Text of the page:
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Virginia Governor Glenn Youngkin (R) and Attorney General Jason Miyares (R) announced today that Virginia will no longer comply with the California air regulations that will restrict and eventually eliminate the sale of gasoline and diesel vehicles. The announcement is sure to set off a political and legal firestorm as fierce as last year’s exit from a regional carbon tax compact. “Once again, Virginia is declaring independence – this time from a misguided electric vehicle mandate imposed by unelected leaders nearly 3,000 miles away from the Commonwealth,” the release quotes Youngkin. “The idea that government should tell people what kind of car they can or can’t purchase is fundamentally wrong. Virginians deserve the freedom to choose which vehicles best fit the needs of their families and businesses. The law is clear, and I am proud to announce Virginians will no longer be forced to live under this out-of-touch policy.” As with the Regional Greenhouse Gas Initiative, the decision to join in California’s vehicle regulatory scheme was implemented under former Governor Ralph Northam (D). The 2021 legislature, on mainly party-line votes with Democrats in the majority, authorized Northam and the Air Pollution Control Board to adopt the necessary regulations, which were agreed to at the end of that year. The Thomas Jefferson Institute issued early warnings about the implications of the EV Mandate, which was opposed 64-33% in a poll conducted for the Institute by Mason-Dixon Polling, and was the subject of one of our educational social media campaigns. The California regulatory scheme Virginia aligned itself with dates back to 2012 and was called Advanced Clean Cars I. During the first year of Youngkin’s and Miyares’ term, however, California deeply amended the regulatory scheme and adopted Advanced Clean Cars II. It was the ACC II rules that set the requirement that internal combustion vehicles would disappear from new car lots by 2035. Unlike many other states, Virginia has not amended its current regulation to incorporate the new version, and the old ACC I rules expire at the end of 2024. Leaving the California regime returns Virginia to regulation under the federal Environmental Protection Act, which is also proposing to limit the sale of gas vehicles, but so far is not seeking to eliminate them. Under the federal Clean Air Act, California is the only state allowed to set air emissions standards more stringent than federal rules, but all other states are allowed to choose whether to follow California or comply with the EPA. More than a dozen states are following California. Some have also adopted its rules for heavier vehicles, but Virginia never did. In a formal advisory opinion, Miyares states that nothing in state law requires the Air Board to update the regulations it adopted in 2021 to remain aligned with California. As with the statute on RGGI, the operative verb in the key sentence is “may” and Miyares writes: “The use of the word “may” – as opposed to “shall” – in a law evinces discretionary intent.” Perhaps the bill authors in 2020 and 2021 never contemplated that their party would lose the Governor’s Mansion, so they were comfortable leaving the discretion with the executive branch. The statute on adopting the California air rules does include more instances of the word “shall” and will lend itself to a sharper argument over mandate versus discretion. As with the dispute over RGGI, the bottom line is this issue will be back in front of the voters when a new governor and new House of Delegates are chosen in 2025. The parallel, less restrictive EPA regulation will also likely go away with Republican success in federal elections in 2024. A second Biden Administration would push them through. As the saying goes, elections have consequences. This decision will have major consequences for the nation’s automobile manufacturers and their Virginia dealers. The California regulatory scheme is another version of cap and trade, where manufacturers earn credits for electric vehicles that they sell in the various states aligned with California. How many gas-powered vehicles they can sell is determined by how many of those credits they earn. If a lawsuit comes to challenge this decision, the automobile manufacturers may join with the environmental community to bring it.  Tesla makes only electric vehicles and is thus able to sell its unused ACC II credits for major revenue. The pending lawsuit over RGGI was brought by a group making money off that scheme, and the manufacturers also have a big pecuniary interest. The original 2021 bill to join ACC I was supported by the Virginia Auto Dealers Association, which cited concerns that its members would not be able to get as many EVs to sell if the state is not part of the California compact. That may prove to be the case, although in the three years since the projections of public demand for EVs have not been met. They were less than 10% of Virginia sales last year. Early in the Youngkin Administration, the question of how Virginia would react to the adoption of ACC II was raised. Virginia Mercury reported at the time that the Attorney General’s Office was of the opinion the update would happen, apparently automatically. That is more grist for some courtroom mill. In most other states that are part of the California compact, the new version of the regulations have already been adopted or are in the process of being adopted. The National Caucus of Environmental Legislators has tracked that, and noted that “states will need to initiate rulemaking to adopt the new, more stringent regulations.”  As for Virginia, it included a link to that Virginia Mercury article indicating Virginia didn’t need to. As of earlier this week, the state Department of Environmental Quality website indicated that compliance was plugging along, with no reference to any complications caused by California’s new version.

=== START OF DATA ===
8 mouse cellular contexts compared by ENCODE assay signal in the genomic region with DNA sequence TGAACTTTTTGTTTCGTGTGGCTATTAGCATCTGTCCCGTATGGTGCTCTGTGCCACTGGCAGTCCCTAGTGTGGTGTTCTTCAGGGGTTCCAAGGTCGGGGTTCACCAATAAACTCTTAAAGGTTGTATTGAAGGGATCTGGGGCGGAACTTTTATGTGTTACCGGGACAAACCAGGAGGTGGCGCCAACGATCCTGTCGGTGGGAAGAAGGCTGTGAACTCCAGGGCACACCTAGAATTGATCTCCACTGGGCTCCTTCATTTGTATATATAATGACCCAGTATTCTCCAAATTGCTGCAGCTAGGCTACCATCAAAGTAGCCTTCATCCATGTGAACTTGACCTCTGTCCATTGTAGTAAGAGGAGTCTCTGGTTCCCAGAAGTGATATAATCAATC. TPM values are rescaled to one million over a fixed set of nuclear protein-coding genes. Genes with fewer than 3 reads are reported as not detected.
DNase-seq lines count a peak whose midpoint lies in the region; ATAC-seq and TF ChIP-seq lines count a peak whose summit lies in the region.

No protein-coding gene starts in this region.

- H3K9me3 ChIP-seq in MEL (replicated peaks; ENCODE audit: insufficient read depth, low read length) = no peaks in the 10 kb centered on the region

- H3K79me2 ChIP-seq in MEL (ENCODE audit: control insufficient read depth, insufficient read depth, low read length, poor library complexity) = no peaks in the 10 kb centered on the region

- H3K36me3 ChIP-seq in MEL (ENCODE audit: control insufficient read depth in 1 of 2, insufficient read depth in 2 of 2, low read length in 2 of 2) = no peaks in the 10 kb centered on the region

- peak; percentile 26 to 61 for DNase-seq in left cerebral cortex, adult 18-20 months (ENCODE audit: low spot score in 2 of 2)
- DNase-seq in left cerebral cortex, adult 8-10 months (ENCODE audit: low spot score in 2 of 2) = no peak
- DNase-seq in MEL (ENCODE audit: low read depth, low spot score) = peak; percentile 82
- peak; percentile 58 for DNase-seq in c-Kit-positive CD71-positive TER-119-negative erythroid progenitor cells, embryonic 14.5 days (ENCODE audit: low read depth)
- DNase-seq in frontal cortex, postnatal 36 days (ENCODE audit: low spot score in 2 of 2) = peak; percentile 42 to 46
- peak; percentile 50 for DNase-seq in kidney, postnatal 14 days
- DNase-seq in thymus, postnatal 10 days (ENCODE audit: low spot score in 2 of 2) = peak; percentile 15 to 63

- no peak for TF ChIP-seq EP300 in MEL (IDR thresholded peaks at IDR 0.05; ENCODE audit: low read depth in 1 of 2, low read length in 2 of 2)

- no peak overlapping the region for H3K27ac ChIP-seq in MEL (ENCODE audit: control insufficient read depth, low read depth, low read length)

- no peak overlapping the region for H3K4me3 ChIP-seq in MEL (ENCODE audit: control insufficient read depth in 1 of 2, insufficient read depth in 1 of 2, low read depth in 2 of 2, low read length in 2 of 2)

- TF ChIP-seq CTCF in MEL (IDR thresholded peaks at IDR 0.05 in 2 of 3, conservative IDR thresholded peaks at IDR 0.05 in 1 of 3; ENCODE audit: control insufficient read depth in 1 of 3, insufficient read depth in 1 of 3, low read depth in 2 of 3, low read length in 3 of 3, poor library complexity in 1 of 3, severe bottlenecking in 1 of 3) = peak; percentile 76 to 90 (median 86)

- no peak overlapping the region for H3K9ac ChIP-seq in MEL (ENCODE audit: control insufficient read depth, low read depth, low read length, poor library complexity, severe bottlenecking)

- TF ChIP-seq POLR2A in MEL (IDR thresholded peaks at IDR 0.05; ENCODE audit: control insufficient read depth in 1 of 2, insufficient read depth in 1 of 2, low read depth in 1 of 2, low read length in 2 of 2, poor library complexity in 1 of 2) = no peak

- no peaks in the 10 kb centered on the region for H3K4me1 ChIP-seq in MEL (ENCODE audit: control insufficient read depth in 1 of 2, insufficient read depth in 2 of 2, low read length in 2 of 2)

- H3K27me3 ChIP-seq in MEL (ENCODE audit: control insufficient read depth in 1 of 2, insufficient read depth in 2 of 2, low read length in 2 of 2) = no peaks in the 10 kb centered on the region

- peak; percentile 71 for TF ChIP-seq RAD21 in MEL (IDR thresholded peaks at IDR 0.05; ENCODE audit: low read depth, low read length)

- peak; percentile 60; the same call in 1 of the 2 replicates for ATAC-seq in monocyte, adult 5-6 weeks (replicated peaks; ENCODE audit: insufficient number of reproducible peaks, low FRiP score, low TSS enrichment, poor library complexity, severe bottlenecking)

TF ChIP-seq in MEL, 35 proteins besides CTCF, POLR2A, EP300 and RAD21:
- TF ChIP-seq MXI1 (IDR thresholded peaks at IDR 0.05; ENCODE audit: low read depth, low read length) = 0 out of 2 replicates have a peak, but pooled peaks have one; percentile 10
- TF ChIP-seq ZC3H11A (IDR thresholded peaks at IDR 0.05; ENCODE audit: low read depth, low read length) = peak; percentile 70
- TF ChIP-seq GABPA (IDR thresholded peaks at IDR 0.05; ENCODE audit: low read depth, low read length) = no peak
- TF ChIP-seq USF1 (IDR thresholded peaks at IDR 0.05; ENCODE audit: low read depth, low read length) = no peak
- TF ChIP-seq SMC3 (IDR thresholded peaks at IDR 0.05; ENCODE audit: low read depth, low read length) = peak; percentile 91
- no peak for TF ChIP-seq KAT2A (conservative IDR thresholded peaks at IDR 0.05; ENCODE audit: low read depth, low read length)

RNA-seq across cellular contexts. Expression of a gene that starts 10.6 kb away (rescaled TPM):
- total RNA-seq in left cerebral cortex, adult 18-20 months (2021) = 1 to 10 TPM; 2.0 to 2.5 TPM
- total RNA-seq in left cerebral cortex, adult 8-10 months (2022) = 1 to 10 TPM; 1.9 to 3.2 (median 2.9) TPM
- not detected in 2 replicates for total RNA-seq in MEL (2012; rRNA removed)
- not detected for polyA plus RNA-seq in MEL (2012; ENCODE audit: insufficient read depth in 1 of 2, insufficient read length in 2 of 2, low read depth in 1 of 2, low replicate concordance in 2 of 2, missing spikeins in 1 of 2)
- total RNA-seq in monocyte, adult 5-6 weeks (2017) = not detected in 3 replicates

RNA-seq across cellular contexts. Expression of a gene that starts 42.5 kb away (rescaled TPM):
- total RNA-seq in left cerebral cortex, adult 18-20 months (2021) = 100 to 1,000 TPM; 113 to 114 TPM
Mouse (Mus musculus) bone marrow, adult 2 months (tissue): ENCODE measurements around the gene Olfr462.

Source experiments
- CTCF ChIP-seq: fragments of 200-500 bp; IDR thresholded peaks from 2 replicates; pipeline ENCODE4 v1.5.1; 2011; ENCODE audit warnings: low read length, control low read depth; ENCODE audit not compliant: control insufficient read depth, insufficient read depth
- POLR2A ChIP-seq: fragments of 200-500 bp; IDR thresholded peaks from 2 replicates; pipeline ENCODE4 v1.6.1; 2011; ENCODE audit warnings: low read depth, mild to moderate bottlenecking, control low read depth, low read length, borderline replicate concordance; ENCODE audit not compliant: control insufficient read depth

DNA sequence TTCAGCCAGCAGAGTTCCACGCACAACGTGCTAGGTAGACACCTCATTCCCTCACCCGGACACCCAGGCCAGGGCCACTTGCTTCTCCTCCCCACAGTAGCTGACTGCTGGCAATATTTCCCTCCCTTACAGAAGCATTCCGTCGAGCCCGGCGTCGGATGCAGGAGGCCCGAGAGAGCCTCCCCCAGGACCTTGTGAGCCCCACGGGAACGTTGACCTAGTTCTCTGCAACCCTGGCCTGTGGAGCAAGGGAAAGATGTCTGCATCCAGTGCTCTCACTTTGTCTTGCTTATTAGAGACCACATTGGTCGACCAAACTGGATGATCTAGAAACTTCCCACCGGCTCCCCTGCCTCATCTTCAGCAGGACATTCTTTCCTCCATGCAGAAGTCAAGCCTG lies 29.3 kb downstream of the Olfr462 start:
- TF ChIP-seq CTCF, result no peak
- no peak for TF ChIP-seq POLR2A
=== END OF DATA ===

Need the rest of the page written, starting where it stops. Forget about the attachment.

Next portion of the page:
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The Stealth Tax Increase that Remains in the Virginia Budget